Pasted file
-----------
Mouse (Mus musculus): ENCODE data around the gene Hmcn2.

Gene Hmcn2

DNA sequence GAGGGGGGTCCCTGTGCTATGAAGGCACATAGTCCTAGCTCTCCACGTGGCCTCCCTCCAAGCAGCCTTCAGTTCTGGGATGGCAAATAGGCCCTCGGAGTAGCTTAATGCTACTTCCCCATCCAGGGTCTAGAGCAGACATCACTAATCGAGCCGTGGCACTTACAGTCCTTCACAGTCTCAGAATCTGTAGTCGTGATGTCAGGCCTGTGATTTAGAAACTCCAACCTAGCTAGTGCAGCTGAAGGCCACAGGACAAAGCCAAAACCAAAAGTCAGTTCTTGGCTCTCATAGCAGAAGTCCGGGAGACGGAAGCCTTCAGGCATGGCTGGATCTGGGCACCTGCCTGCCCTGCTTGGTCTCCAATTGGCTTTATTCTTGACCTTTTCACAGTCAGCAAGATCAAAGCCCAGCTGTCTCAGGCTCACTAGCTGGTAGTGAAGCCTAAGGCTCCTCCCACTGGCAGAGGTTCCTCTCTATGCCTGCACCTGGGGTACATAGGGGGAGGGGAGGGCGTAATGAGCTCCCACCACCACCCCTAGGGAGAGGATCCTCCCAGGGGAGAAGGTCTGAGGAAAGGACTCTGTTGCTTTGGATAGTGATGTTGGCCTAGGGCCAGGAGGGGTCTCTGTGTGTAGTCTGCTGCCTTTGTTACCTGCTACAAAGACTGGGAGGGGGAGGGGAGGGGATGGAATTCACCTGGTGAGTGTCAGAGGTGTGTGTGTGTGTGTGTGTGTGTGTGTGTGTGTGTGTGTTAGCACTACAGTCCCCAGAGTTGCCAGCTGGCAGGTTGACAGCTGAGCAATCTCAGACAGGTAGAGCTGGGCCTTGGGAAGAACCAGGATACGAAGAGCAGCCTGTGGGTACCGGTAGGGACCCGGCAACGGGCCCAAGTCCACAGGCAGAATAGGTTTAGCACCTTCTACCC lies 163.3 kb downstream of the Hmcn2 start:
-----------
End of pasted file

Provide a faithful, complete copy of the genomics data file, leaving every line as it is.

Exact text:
Mouse (Mus musculus): ENCODE data around the gene Hmcn2.

Gene Hmcn2

DNA sequence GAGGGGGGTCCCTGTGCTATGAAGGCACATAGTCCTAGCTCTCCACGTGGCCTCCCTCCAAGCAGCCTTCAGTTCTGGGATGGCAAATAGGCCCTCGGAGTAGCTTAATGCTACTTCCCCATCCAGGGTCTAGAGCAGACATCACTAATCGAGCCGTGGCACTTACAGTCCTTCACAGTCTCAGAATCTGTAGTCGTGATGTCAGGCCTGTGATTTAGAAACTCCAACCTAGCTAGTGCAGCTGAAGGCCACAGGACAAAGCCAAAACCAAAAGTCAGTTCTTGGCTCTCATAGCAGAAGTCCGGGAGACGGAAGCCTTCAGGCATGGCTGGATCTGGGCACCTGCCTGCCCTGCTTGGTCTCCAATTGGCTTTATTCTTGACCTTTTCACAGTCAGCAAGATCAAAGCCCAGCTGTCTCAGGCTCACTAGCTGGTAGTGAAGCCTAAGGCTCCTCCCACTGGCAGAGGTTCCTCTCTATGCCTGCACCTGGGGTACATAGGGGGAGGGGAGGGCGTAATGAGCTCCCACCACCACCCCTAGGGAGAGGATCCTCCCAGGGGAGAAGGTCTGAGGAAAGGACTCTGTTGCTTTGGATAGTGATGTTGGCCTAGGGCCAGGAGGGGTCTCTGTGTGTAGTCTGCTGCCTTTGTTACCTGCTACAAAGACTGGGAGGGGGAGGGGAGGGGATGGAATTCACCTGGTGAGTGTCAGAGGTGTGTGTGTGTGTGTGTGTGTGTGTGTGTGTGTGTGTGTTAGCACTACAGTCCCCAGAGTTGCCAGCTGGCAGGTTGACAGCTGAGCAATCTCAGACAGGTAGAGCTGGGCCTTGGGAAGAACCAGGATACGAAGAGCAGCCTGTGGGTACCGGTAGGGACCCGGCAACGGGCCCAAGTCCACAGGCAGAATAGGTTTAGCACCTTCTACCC lies 163.3 kb downstream of the Hmcn2 start: